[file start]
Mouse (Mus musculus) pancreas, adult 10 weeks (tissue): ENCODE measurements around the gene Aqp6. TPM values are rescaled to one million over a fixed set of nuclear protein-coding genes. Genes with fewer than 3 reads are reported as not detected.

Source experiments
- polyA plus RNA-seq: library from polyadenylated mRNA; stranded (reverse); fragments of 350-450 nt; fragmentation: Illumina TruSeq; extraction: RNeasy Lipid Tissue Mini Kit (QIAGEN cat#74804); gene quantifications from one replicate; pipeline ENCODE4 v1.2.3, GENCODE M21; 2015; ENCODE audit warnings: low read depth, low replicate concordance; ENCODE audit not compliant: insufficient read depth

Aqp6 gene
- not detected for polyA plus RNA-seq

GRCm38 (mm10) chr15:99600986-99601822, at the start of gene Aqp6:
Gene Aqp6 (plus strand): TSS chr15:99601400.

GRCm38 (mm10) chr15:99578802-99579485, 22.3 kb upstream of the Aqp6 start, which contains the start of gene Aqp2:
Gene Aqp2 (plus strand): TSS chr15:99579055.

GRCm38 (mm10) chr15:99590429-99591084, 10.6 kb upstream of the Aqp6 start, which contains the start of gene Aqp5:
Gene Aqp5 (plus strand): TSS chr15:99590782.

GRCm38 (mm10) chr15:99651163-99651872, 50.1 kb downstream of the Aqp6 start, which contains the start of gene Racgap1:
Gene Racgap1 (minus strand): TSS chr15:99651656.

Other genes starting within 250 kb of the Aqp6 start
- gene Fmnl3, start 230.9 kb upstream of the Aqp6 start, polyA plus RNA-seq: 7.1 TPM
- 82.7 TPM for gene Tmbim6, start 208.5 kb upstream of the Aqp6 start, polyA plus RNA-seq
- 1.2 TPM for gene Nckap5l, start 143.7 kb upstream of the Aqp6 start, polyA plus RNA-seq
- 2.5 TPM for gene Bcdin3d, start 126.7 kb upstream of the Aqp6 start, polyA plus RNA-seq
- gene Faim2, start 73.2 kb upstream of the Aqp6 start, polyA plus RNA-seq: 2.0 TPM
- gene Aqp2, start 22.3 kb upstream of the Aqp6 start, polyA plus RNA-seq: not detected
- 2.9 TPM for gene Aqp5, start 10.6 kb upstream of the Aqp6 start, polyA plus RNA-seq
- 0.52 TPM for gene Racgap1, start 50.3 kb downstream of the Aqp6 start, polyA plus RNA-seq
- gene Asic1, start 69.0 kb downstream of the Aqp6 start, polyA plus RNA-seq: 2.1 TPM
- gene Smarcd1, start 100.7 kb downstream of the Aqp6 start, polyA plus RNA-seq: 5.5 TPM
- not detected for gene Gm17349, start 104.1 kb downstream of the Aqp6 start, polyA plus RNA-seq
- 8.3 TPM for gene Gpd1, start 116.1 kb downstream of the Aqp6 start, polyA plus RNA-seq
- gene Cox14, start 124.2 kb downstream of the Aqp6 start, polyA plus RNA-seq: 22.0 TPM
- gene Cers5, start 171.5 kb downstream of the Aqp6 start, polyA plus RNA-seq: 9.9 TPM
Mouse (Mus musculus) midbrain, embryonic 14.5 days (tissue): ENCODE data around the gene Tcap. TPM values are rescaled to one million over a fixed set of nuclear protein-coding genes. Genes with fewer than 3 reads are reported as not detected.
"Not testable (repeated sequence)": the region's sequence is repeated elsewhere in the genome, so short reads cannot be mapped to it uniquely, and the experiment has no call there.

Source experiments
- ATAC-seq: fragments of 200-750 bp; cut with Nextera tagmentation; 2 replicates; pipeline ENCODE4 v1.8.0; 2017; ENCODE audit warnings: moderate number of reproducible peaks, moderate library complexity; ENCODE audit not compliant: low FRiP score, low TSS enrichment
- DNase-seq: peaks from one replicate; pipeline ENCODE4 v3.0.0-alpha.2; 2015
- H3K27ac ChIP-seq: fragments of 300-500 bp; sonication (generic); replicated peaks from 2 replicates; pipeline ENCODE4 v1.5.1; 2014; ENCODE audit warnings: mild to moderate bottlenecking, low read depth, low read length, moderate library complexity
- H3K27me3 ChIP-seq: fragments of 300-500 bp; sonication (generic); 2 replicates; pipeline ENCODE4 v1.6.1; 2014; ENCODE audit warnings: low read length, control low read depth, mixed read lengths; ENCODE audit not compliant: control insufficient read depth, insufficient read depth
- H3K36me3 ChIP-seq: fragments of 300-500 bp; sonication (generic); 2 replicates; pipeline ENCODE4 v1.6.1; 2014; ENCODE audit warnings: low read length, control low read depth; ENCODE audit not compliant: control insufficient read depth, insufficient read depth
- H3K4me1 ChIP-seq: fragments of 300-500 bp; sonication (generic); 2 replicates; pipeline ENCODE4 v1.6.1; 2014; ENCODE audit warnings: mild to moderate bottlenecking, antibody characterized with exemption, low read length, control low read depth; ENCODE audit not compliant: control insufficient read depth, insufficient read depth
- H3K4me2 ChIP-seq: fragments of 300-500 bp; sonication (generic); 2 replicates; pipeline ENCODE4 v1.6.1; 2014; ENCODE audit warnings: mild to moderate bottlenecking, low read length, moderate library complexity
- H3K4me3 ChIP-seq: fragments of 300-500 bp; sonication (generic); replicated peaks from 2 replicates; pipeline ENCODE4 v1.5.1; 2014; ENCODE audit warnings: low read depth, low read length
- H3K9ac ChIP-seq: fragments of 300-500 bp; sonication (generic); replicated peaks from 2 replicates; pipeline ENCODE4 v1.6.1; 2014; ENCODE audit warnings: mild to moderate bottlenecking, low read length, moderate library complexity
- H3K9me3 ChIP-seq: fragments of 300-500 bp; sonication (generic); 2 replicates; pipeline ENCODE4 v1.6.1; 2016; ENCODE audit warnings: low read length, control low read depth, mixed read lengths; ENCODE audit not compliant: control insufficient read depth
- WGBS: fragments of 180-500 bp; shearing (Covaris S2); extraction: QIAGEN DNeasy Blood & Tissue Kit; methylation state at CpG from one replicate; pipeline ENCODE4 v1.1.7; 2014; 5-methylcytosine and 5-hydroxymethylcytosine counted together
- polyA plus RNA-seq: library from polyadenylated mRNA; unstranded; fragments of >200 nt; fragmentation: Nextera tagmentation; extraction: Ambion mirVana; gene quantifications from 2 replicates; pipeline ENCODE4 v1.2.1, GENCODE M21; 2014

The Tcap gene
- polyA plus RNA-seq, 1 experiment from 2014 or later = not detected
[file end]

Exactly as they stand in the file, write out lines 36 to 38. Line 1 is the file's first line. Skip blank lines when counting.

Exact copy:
- H3K36me3 ChIP-seq: fragments of 300-500 bp; sonication (generic); 2 replicates; pipeline ENCODE4 v1.6.1; 2014; ENCODE audit warnings: low read length, control low read depth; ENCODE audit not compliant: control insufficient read depth, insufficient read depth
- H3K4me1 ChIP-seq: fragments of 300-500 bp; sonication (generic); 2 replicates; pipeline ENCODE4 v1.6.1; 2014; ENCODE audit warnings: mild to moderate bottlenecking, antibody characterized with exemption, low read length, control low read depth; ENCODE audit not compliant: control insufficient read depth, insufficient read depth
- H3K4me2 ChIP-seq: fragments of 300-500 bp; sonication (generic); 2 replicates; pipeline ENCODE4 v1.6.1; 2014; ENCODE audit warnings: mild to moderate bottlenecking, low read length, moderate library complexity